CBRN Assessment

Pentagon intelligence finds North Korea can arm ICBMs with nukes

10 August 2017
The ICBM that North Korea test-fired on 28 July is seen here being erected by a 16-wheeled transport-erector-launcher. North Korea first launched an ICBM on 4 July. Source: KCNA

Key Points

  • DIA reports that North Korea can now produce compact nuclear weapons for its missiles
  • The agency also believes North Korea may have enough fissile material for as many as 60 nuclear weapons

A new US military intelligence assessment reportedly found that North Korea can produce a nuclear device small enough to arm its long-range missiles, and that the country may have enough fissile material for up to 60 weapons.

The Washington Post on 8 August first reported the US Defense Intelligence Agency’s (DIA’s) assessment, based on a summary document dated 28 July. Notably, this is one organisation’s judgement and, as far as is known, not yet the wider intelligence community’s consensus.

Nonetheless, the report hues to some generally shared assumptions regarding North Korea’s significant progress towards fielding a credible nuclear threat that can reach the US homeland.

According to the report, DIA believes North Korea can build a compact nuclear weapon to arm its longer-range ballistic missiles. It is not clear which specific missiles the agency referenced, but could include the Hwasong-14 (KN-20) intercontinental ballistic missile (ICBM), Hwasong-12 (KN-17) intermediate-range ballistic missile, or Pukkuksong series (KN-11 or KN-15) of solid-fuel missiles.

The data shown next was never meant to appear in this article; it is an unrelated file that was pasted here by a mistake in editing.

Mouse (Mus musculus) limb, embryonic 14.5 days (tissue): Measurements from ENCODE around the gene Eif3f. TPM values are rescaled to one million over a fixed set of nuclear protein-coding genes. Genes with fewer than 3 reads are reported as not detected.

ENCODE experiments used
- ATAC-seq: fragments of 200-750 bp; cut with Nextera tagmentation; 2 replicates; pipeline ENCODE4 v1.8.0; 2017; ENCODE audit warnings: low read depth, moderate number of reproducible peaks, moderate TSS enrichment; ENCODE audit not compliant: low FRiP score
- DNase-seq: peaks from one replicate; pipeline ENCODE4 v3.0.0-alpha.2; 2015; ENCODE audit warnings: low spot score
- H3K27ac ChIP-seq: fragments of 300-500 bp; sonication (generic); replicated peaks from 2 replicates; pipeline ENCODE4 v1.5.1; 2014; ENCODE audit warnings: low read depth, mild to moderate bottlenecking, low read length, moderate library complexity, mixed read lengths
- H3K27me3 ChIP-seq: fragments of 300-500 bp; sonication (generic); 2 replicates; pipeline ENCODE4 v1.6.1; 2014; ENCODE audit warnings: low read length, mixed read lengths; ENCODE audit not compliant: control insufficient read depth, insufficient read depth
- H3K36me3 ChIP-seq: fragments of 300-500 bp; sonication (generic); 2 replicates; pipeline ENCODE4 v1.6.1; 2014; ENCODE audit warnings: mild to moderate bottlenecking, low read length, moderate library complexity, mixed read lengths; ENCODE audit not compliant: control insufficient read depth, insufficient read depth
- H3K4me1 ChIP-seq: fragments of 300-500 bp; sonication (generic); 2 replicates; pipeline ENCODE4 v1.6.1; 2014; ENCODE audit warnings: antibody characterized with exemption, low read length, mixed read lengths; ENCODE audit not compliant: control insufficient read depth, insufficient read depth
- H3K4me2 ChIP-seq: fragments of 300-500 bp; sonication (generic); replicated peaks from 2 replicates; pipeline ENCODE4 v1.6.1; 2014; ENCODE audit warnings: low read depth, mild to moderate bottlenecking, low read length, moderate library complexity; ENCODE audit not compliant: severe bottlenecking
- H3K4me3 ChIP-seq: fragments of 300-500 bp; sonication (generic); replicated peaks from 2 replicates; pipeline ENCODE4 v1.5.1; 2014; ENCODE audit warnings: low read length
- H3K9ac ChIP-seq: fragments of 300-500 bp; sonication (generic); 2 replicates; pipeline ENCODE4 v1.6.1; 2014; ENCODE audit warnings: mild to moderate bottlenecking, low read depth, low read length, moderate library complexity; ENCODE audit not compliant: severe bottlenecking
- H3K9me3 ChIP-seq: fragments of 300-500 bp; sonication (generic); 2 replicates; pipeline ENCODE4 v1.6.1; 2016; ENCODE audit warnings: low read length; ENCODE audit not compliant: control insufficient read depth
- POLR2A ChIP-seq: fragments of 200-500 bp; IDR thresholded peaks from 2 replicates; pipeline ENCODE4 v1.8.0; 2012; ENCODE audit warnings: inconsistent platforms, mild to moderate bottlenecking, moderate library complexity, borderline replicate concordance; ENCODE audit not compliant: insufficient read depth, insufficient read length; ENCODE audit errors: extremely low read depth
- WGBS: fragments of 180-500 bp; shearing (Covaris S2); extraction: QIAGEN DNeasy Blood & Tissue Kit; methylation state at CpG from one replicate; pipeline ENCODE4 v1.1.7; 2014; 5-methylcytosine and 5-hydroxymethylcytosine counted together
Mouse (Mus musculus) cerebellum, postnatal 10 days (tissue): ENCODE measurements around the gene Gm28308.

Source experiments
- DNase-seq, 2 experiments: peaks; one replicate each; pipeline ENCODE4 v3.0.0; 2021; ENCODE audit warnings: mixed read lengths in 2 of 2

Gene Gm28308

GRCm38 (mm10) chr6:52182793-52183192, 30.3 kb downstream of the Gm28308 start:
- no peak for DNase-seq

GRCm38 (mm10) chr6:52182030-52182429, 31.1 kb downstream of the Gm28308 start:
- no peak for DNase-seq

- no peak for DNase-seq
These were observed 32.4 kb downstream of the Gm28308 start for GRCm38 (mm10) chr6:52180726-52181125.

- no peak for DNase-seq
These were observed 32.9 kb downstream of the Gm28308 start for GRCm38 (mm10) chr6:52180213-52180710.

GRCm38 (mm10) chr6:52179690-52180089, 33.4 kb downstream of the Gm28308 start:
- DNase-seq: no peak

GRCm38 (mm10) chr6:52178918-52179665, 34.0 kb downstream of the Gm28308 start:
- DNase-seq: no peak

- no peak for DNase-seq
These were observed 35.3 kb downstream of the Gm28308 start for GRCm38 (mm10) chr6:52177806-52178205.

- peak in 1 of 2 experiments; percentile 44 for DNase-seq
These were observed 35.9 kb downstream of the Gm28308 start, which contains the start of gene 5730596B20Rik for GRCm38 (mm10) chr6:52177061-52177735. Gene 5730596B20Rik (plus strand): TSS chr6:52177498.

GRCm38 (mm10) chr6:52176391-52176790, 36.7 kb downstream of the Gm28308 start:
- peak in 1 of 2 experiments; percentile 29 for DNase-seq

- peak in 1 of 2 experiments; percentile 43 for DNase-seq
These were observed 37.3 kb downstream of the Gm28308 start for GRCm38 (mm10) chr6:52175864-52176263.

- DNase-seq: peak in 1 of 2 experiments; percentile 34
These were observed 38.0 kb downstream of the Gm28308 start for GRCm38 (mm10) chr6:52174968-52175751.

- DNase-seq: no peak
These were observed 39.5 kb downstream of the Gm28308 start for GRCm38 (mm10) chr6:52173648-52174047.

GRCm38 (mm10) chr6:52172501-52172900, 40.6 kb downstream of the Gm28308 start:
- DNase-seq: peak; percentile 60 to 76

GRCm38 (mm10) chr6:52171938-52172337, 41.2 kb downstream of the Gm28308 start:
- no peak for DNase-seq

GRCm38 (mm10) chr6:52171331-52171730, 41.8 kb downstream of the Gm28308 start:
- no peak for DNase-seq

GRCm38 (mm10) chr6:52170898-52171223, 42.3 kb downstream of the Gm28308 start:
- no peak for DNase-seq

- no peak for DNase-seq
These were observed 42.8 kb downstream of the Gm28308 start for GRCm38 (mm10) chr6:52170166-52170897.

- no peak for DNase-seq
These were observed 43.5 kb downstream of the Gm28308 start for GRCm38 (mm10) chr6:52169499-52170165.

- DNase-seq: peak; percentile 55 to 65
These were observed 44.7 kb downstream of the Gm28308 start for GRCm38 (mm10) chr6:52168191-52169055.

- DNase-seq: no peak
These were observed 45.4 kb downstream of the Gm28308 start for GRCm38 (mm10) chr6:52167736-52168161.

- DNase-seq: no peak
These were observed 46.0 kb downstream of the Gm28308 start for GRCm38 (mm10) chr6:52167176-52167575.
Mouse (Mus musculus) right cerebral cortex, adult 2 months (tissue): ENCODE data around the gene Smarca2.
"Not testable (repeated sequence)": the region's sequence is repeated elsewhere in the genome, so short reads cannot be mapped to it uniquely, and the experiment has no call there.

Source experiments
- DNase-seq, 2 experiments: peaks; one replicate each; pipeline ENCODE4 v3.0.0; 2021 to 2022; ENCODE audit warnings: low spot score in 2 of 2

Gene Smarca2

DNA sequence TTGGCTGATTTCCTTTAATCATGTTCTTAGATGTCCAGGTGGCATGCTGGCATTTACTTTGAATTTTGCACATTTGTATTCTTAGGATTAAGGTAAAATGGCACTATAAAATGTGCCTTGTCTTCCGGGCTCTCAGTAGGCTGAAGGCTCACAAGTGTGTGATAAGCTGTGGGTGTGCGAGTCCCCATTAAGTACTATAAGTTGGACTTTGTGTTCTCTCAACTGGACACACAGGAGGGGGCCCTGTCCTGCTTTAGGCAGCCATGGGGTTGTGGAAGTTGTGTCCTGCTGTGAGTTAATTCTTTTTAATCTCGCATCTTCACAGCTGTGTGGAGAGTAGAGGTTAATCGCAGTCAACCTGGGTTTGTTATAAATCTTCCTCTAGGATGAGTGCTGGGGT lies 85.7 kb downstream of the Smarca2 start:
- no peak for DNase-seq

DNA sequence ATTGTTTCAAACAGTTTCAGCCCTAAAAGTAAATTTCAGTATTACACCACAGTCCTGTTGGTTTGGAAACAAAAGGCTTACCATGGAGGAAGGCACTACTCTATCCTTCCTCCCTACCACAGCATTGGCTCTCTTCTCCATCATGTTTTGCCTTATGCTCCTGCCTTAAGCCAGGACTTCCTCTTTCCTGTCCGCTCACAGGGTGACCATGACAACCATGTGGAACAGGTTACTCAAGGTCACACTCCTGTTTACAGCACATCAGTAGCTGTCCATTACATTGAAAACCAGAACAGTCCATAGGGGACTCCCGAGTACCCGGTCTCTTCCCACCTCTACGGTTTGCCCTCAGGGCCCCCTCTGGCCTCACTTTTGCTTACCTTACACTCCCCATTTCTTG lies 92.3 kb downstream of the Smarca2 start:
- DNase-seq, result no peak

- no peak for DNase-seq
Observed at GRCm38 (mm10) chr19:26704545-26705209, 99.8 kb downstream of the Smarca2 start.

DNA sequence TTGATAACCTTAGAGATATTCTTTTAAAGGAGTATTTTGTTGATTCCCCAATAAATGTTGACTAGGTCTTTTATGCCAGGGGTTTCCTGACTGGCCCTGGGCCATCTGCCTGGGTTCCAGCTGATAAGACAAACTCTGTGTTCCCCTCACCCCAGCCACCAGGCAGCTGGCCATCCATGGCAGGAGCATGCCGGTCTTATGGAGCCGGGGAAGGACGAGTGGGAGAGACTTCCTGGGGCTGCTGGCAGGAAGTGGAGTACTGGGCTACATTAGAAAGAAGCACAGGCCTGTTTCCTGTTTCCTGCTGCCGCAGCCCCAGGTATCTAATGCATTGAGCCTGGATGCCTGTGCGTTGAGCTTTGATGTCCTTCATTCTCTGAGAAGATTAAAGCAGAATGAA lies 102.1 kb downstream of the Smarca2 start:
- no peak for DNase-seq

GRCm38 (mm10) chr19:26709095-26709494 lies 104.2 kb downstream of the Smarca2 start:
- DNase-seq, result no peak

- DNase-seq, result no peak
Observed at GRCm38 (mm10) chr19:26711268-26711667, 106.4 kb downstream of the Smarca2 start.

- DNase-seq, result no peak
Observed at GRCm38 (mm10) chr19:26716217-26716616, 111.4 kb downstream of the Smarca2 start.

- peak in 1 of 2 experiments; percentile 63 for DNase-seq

The DIA in 2013 reported with ‘moderate confidence’ that Pyongyang could fit a nuclear device on a missile, a congressman revealed at the time. In 2016 it twice tested nuclear devices and claimed advances in size and weight reduction. In July 2017 it twice tested Hwasong-14 ICBMs.

This latest DIA report also assessed that North Korea could have enough fissile material to build as many as 60 nuclear weapons, far more than previously thought.

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